The verdict: This one is for the orange juice lovers in the house. You know the ones we mean—the full-pulp purists who are likely to be shelling out a small fortune in order to squeeze their own every morning. You love Tree House Julius? This beer is from the same family tree, without a doubt. From one taster’s score sheet: “Very soft, absolute citrus bomb with peachy highlights.” From another: “Crazy fruity, with big orange/peach/apricot flavors. Delicious.” What it tastes like is an NE-IPA calculated to be the most universally approachable, easy to love beer imaginable, and that is in no way a bad thing. Beers like this are the reason that Citra might be the most beloved single hop varietal in the world—literally everyone loves a well-done Citra beer. And this is one of the very best Citra beers you’re ever going to find.
City: Columbus, OH
The verdict: The last time we blind-tasted DIPAs back in 2015, this beer from Columbus Brewing Co. finished at #2 out of 115. This time, it’s #8 out of 176. In fact, of the entire top 10 field from 2015, it’s the only beer to land in the finals in BOTH tastings. So yeah, suffice to say—Columbus Brewing Co. makes a damn good DIPA in the form of Bodhi. And unlike so many others at the top here, it does so with both explosiveness and balance, all while being relatively dry and crisp. From one score sheet: “Really nice balance of resin and tropical fruity hops.” From another: “Beautifully resinous, woodsy nose with tropical fruit highlights.” Drinkable and lighter of body, with some solid bittering balance, Bodhi is a near-perfect execution of the classic West Coast IPA, while still being fruity enough to stand out among the NE-IPA crowd. If you live in a market where you can buy this beer all the time, consider yourself very lucky.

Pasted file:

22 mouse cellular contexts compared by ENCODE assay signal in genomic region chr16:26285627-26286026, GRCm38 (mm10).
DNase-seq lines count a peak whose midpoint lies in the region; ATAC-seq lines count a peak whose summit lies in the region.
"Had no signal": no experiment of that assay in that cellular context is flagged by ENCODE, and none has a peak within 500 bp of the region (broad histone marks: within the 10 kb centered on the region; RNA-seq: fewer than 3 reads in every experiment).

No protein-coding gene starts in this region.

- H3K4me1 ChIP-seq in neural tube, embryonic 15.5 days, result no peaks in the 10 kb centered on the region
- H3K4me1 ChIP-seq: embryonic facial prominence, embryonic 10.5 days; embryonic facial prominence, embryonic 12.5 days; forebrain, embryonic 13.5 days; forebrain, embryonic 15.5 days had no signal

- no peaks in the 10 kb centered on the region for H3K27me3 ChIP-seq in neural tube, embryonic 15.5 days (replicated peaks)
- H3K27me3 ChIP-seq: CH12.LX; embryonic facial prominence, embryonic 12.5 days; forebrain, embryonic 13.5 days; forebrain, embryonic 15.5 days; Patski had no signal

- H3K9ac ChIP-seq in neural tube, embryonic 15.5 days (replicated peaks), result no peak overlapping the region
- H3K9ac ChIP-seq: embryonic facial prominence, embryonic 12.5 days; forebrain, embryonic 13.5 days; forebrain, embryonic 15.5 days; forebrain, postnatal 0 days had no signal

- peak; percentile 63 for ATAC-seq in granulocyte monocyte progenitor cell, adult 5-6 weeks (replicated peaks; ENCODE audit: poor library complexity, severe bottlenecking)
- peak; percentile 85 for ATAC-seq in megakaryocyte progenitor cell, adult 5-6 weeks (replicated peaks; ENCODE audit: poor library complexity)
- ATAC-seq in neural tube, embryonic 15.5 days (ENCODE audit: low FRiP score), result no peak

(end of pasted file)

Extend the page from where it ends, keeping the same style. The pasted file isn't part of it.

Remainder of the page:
City: Tallahassee, FL